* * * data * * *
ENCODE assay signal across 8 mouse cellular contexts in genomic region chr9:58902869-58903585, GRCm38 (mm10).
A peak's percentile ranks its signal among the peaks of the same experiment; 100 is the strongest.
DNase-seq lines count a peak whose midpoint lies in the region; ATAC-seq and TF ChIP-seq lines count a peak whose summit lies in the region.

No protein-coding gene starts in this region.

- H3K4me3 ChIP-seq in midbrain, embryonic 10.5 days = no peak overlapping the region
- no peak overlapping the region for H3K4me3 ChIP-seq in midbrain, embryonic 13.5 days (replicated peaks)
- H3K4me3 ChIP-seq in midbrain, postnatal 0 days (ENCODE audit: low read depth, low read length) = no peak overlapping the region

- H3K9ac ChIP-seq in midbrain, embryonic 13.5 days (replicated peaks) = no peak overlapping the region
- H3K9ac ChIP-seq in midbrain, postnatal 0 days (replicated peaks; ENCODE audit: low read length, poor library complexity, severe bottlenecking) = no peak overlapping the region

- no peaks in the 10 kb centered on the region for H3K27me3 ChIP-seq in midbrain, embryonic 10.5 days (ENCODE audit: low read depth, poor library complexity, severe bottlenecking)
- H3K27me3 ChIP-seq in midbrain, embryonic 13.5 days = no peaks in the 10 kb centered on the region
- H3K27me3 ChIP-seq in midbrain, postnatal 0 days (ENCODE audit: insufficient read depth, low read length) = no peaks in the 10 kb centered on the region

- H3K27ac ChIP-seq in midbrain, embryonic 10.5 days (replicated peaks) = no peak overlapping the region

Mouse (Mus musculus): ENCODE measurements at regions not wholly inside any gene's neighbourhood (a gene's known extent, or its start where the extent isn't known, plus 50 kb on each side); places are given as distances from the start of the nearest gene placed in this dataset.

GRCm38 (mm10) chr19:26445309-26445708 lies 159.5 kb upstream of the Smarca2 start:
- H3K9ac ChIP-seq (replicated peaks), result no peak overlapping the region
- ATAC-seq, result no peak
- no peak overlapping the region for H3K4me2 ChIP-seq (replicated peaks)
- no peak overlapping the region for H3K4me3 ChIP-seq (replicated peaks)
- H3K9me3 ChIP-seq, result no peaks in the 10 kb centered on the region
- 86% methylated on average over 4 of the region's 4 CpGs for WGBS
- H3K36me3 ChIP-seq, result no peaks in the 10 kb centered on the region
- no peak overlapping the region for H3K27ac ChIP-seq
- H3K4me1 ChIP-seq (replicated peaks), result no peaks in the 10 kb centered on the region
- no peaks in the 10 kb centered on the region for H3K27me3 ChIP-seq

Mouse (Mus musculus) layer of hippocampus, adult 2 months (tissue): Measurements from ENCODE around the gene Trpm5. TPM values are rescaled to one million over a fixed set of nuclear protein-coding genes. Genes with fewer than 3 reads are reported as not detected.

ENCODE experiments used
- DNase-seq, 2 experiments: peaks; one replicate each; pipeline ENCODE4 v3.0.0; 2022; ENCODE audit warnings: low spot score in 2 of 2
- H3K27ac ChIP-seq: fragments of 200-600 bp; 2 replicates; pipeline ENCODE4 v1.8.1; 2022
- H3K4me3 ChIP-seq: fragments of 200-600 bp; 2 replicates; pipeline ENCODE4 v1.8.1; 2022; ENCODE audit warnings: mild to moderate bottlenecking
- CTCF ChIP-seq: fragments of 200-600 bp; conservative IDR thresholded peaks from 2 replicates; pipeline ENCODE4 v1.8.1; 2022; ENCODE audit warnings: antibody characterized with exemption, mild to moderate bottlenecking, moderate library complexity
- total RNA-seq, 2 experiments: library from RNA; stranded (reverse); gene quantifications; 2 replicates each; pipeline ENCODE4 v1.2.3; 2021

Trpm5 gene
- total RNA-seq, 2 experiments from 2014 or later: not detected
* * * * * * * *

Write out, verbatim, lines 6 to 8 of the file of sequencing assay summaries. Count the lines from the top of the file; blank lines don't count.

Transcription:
- no peak overlapping the region for H3K4me3 ChIP-seq in midbrain, embryonic 13.5 days (replicated peaks)
- H3K4me3 ChIP-seq in midbrain, postnatal 0 days (ENCODE audit: low read depth, low read length) = no peak overlapping the region

- H3K9ac ChIP-seq in midbrain, embryonic 13.5 days (replicated peaks) = no peak overlapping the region